A new temporary installation will be constructed in central London this summer to provide visitors to the city center with a new perspective on Hyde Park and Marble Arch.

Designed by John Nash in 1828, Marble Arch was moved next to Speaker's Corner from its original spot in front of Buckingham Palace in 1851. Marble Arch Hill will be a 25-metre-tall structure that aims to redefine the connection between Oxford Street and Hyde Park, while giving visitors rare views over the park and Marble Arch. It has come about because Westminster City Council wants to create renewed interest in the area following the conditions imposed by the COVID-19 pandemic.

A rendering of the Marble Arch Hill installation in London
The installation will give visitors an overview of Oxford Street and Hyde Park © MVRDV

The installation has been designed by MVRDV, and is made up of a park-like landscape of grass and trees. Marble Arch Hill will have a scaffold structure as its base, which will support the plywood and soil layers needed for the grass upper layer to grow. The structure will be adapted at strategic points to hold large planters that will be home to trees.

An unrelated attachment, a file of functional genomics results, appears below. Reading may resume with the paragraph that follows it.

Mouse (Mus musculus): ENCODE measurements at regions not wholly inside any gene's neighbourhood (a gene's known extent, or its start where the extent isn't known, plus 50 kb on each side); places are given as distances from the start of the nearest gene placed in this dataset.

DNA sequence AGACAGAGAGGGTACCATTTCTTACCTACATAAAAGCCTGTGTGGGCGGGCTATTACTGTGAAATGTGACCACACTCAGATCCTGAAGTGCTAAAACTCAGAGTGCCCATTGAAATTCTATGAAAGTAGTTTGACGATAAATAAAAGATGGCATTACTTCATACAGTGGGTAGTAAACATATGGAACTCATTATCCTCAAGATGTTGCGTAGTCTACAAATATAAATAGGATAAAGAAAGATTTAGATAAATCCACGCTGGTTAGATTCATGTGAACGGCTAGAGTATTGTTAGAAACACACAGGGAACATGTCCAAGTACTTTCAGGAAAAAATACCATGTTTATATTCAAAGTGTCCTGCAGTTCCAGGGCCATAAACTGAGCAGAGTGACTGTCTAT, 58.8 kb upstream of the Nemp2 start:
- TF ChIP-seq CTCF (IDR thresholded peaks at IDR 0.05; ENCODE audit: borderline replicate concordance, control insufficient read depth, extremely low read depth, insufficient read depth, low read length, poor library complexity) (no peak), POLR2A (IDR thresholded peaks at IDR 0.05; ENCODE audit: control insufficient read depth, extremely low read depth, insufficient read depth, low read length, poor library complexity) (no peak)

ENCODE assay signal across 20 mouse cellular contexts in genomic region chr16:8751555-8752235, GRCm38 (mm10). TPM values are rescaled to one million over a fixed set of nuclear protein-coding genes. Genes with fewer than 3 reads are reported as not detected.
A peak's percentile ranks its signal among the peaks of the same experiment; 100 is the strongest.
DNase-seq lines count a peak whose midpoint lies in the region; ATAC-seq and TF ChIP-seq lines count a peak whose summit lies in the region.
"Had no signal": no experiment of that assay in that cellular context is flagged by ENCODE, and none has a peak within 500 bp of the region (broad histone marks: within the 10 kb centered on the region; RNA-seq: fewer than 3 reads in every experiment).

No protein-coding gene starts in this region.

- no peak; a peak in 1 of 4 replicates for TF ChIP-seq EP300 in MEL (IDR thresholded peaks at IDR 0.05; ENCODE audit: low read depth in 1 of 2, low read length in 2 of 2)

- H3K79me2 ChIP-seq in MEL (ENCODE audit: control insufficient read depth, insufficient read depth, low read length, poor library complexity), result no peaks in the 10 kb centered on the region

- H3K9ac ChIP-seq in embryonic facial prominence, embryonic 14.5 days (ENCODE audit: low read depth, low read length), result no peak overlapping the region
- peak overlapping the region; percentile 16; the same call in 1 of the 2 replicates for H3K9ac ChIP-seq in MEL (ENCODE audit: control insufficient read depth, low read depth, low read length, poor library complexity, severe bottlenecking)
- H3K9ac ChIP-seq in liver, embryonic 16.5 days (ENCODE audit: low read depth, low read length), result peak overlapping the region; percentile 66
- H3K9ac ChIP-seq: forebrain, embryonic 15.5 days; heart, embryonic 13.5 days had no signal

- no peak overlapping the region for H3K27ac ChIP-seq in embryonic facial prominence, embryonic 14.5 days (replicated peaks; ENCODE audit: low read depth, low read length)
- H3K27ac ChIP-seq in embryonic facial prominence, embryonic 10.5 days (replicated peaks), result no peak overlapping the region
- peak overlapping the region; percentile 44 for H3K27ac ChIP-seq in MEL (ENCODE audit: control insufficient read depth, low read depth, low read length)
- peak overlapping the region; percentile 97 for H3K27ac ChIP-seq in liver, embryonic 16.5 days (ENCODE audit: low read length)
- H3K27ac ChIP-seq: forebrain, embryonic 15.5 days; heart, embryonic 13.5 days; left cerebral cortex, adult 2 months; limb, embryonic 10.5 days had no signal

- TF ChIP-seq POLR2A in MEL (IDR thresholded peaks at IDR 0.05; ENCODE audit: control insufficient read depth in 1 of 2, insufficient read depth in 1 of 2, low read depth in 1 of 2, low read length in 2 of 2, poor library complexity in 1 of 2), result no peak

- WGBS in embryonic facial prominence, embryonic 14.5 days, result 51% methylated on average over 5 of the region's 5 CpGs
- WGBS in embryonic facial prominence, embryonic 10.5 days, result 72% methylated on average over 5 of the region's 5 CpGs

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Visitors will climb to the viewpoint via a path that winds its way up the hill’s southern slope, after which they will descend into a hall in the heart of the hill, which is a hollowed-out space that will be used for events, exhibitions, and other happenings. According to its designers, the installation aims to enlarge Hyde Park and lift it at the corner, and strengthen the connection between Oxford Street and the park via the Marble Arch.

A rendering of the Marble Arch Hill installation in London
Visitors can climb to the viewpoint at Marble Arch © MVRDV

“This project is a wonderful opportunity to give an impulse to a highly recognisable location in London,” says MVRDV founding partner, Winy Maas. “It’s a location full of contradictions, and our design highlights that. By adding this landscape element, we make a comment on the urban layout of the Marble Arch, and by looking to the site’s history, we make a comment on the area’s future.

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